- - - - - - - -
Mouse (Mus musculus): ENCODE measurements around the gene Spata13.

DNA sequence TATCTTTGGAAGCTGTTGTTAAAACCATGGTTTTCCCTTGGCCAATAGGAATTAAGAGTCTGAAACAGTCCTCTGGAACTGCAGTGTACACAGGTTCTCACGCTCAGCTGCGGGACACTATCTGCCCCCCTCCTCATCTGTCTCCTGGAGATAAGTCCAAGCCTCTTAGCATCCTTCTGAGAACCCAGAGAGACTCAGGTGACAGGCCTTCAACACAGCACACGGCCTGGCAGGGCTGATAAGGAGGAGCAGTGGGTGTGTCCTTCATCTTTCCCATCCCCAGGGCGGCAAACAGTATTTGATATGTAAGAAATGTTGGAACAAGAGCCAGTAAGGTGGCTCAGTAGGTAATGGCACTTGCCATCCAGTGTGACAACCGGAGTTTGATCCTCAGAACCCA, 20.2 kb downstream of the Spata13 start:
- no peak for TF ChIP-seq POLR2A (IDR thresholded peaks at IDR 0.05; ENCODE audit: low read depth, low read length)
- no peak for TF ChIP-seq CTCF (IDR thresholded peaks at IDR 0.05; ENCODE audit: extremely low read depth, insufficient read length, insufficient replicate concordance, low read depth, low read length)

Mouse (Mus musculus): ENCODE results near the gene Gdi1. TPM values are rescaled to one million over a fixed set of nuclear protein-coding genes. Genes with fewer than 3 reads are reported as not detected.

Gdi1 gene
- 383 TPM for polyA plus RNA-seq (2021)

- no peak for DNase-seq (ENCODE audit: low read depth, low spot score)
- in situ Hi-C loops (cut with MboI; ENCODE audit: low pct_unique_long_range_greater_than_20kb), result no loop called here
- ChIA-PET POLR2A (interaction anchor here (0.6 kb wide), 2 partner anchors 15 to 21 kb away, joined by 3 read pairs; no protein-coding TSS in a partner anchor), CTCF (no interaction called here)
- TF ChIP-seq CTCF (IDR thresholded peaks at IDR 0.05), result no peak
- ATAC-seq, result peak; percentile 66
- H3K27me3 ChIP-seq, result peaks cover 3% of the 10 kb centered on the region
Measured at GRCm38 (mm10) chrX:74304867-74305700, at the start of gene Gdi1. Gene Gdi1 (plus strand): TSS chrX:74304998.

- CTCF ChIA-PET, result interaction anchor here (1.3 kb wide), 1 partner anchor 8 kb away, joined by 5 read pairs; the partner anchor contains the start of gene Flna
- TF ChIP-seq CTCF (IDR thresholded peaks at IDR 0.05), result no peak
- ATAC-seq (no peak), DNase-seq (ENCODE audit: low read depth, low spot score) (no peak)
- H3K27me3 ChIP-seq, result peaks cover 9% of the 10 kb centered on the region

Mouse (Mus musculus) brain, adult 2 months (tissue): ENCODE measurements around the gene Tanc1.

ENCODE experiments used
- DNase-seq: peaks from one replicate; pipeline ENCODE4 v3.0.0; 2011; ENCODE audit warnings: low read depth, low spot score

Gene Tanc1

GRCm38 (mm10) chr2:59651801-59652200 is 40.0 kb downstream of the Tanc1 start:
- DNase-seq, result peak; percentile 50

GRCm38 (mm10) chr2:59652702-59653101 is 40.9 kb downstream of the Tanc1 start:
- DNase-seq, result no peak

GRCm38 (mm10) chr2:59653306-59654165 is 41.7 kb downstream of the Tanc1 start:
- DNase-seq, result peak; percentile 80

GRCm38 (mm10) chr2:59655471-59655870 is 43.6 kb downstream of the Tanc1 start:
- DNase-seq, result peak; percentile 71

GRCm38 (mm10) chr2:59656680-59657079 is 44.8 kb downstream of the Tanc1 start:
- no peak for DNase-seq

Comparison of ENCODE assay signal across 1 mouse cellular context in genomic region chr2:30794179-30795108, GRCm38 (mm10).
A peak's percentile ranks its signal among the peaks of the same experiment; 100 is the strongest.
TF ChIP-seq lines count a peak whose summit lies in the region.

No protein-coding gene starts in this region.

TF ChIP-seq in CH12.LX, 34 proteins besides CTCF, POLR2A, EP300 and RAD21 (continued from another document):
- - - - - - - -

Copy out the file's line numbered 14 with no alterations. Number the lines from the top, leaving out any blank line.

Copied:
Measured at GRCm38 (mm10) chrX:74304867-74305700, at the start of gene Gdi1. Gene Gdi1 (plus strand): TSS chrX:74304998.